The idea that celestial objects exist within utterly immense cosmic structures is becoming inescapable.
- New findings in astronomy are making some astronomers doubt our basic model of the universe.
- Alignments of celestial objects suggest that they may be embedded in large-scale structures.
- Galaxies too far apart to be influencing each other are moving through space together.
When it comes time for humanity to pick a new home, where will we go?
- Regardless of whether you think the Earth will suffer some catastrophe or not, most individuals believe that humanity will eventually have to live on another planet.
- There is no nearby planet that can support human life, however; we'll have to pick a good candidate and terraform it.
- Each celestial body presents its own unique challenges and requirements. Some need more carbon dioxide, others need less; some would become water worlds, others more Earth-like; and so on.
A historic NASA probe sends back a treasure-trove of information from billions of miles away.
NASA's intrepid Curiosity rolls upward into Mars history.
- Curiosity is exploring an exposed cross-section of Mars' early history within the unusual Gale Crater.
- Intriguing salt deposits indicate briny bodies of water appearing and disappearing over time.
- Curiosity is digging through Mar's past in search of environments that could have supported microscopic life.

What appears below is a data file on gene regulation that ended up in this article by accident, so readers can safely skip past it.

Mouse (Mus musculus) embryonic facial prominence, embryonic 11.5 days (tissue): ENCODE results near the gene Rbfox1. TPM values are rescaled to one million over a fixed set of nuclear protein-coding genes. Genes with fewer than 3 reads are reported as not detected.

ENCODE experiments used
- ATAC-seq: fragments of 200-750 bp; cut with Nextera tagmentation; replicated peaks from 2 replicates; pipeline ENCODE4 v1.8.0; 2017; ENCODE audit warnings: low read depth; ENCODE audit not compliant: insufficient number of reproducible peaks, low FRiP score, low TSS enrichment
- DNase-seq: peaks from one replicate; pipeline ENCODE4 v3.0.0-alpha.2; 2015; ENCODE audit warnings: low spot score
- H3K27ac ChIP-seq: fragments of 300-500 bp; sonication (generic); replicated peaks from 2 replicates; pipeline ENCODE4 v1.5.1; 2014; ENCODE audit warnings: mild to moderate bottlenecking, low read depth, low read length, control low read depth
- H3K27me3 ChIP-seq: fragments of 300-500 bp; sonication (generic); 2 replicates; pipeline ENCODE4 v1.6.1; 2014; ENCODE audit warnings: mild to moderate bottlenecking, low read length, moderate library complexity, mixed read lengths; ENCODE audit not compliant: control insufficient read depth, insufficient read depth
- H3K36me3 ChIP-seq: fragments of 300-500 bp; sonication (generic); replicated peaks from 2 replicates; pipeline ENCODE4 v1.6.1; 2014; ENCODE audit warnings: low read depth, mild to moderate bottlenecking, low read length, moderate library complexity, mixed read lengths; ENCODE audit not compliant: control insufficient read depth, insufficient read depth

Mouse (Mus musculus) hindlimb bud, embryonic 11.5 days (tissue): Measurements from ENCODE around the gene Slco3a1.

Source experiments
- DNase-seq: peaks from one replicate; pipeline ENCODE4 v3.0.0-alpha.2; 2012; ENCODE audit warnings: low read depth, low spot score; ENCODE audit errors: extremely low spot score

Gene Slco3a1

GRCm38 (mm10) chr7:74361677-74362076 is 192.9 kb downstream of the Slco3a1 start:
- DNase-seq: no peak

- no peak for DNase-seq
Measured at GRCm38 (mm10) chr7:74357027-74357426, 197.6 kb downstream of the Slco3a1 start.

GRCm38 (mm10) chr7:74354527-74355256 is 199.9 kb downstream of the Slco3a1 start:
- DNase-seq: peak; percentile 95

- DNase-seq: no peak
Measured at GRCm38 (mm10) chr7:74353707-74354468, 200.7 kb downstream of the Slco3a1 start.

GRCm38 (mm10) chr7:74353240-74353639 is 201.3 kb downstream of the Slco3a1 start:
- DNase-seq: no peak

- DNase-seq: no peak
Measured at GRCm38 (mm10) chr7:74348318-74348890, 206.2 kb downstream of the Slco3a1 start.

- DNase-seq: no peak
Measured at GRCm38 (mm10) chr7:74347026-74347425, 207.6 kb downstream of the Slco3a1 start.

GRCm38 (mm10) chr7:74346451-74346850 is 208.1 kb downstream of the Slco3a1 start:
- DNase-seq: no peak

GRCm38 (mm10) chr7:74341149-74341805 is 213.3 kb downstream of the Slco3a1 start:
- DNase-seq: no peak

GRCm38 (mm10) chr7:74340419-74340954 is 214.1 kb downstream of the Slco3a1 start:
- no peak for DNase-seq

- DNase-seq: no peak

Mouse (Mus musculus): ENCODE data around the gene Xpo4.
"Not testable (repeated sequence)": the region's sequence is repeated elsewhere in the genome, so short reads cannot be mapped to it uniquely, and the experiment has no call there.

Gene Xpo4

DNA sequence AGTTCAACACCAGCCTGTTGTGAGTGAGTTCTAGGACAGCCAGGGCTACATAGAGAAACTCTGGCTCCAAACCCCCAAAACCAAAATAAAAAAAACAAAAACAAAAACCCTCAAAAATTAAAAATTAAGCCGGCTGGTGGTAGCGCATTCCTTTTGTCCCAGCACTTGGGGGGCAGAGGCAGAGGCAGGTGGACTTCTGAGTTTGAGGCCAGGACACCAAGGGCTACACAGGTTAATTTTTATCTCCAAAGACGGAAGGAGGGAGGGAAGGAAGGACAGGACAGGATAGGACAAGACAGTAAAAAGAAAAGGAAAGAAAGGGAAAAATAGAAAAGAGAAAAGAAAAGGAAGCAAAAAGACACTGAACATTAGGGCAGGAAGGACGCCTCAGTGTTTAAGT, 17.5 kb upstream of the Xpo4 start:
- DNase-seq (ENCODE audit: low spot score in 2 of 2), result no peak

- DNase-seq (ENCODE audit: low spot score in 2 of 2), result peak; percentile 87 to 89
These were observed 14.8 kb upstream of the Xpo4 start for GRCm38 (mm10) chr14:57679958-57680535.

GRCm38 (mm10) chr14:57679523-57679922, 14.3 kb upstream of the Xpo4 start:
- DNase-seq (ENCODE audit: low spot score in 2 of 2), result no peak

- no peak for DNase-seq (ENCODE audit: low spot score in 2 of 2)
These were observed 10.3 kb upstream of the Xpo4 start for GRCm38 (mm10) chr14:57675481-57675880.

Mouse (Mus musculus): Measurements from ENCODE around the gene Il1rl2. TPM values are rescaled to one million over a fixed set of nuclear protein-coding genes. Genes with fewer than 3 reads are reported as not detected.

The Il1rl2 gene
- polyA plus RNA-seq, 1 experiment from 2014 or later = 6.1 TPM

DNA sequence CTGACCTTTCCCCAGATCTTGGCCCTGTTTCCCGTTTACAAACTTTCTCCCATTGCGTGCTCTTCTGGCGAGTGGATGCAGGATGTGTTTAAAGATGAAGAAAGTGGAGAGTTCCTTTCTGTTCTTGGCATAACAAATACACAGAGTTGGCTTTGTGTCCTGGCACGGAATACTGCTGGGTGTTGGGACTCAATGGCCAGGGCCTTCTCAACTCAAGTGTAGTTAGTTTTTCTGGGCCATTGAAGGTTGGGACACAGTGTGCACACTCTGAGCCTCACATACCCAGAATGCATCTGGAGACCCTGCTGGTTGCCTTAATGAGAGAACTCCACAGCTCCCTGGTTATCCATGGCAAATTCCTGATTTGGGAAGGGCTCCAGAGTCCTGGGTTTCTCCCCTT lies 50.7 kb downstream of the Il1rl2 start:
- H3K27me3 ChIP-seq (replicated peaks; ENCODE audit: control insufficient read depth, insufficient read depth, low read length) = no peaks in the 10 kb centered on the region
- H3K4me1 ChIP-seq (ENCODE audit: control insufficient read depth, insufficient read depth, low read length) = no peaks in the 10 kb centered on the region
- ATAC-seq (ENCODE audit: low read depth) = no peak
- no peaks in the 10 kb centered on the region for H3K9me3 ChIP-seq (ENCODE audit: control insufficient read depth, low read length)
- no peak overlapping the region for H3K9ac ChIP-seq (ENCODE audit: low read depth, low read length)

The private sector may need the Outer Space Treaty to be updated before it can make any claims to celestial bodies or their resources.
- The Outer Space Treaty, which was signed in 1967, is the basis of international space law. Its regulations set out what nations can and cannot do, in terms of colonization and enterprise in space.
- One major stipulation of the treaty is that no nation can individually claim or colonize any part of the universe—when the US planted a flag on the Moon in 1969, it took great pains to ensure the world it was symbolic, not an act of claiming territory.
- Essentially to do anything in space, as a private enterprise, you have to be able to make money. When it comes to asteroid mining, for instance, it would be "astronomically" expensive to set up such an industry. The only way to get around this would be if the resources being extracted were so rare you could sell them for a fortune on Earth.